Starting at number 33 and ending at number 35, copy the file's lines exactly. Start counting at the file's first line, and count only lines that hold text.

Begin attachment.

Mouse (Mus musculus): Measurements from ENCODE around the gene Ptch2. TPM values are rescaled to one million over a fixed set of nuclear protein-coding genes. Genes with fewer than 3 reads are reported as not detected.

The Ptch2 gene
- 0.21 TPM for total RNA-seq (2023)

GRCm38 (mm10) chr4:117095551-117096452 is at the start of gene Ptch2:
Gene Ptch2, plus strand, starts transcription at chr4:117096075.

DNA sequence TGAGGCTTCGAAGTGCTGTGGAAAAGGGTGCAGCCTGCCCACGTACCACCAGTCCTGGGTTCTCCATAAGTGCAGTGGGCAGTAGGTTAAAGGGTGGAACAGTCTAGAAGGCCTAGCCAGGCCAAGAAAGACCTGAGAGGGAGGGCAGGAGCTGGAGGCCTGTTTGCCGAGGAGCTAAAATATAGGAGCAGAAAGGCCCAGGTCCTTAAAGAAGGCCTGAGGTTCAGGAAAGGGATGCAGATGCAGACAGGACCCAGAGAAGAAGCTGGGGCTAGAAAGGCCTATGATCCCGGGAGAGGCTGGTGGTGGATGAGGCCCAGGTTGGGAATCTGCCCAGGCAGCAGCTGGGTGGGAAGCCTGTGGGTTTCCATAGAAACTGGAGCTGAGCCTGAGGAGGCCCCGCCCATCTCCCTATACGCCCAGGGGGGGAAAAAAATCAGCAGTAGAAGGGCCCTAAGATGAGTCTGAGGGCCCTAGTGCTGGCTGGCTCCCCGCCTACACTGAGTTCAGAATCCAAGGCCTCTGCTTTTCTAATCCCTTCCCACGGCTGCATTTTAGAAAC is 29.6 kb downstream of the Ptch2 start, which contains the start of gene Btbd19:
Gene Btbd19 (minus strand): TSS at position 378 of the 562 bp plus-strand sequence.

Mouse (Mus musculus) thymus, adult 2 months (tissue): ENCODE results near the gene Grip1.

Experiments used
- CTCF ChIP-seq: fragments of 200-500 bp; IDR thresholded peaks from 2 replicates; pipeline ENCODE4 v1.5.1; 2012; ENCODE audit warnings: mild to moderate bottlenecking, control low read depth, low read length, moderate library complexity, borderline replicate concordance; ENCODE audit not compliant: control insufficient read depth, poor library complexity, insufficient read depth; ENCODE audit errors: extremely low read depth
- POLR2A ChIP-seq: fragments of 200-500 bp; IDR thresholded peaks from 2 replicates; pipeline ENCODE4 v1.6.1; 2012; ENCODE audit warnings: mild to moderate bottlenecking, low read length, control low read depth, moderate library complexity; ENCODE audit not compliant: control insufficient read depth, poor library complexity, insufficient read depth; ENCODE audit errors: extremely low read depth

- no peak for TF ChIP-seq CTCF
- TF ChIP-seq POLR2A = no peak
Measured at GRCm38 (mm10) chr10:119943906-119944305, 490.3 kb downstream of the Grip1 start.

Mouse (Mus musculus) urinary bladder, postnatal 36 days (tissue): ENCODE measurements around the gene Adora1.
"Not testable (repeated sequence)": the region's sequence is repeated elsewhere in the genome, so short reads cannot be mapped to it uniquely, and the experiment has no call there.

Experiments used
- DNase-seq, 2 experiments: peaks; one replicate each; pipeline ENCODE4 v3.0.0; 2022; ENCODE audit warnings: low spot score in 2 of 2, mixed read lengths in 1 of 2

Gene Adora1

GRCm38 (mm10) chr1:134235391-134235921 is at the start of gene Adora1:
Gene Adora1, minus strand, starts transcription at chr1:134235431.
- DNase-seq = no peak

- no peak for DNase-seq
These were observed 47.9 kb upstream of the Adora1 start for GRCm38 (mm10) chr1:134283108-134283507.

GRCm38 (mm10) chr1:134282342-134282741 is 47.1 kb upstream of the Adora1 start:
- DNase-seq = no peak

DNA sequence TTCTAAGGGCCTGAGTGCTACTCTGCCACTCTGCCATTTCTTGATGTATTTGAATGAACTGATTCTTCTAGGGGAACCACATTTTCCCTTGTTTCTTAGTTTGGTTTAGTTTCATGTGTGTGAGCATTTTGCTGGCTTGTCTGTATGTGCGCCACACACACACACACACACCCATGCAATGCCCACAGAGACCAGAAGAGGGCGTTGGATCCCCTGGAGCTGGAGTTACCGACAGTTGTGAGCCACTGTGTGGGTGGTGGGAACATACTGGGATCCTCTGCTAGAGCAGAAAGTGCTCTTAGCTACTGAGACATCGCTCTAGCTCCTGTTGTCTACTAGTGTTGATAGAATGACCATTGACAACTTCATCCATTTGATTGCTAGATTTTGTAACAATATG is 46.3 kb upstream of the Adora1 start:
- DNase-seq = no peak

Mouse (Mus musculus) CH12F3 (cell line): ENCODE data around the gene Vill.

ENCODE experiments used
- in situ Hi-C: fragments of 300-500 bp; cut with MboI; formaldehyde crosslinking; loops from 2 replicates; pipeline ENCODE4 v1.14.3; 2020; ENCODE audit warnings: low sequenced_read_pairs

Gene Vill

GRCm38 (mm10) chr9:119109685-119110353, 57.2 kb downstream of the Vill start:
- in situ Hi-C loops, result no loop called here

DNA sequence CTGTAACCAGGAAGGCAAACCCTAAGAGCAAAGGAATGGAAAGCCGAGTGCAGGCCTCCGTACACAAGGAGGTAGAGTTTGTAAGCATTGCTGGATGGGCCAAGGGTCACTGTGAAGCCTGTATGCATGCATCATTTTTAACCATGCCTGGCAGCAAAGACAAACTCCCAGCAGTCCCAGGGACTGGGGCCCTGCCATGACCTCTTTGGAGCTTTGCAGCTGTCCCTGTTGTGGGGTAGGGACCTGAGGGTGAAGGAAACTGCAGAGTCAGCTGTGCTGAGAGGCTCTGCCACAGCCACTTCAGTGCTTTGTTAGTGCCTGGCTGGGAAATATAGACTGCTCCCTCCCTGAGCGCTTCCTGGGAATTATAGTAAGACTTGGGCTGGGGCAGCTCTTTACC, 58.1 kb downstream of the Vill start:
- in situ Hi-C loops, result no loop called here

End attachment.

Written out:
GRCm38 (mm10) chr9:119109685-119110353, 57.2 kb downstream of the Vill start:
- in situ Hi-C loops, result no loop called here

DNA sequence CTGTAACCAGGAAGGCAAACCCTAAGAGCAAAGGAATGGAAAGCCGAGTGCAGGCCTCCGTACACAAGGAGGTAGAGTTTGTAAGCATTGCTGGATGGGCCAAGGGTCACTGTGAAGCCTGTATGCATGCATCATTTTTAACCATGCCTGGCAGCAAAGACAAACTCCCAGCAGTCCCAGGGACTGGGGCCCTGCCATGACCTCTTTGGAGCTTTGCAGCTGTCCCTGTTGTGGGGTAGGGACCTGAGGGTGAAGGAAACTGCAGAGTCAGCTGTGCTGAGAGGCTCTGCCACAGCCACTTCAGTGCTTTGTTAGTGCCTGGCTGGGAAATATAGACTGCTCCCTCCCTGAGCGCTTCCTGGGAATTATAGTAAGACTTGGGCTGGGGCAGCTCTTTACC, 58.1 kb downstream of the Vill start: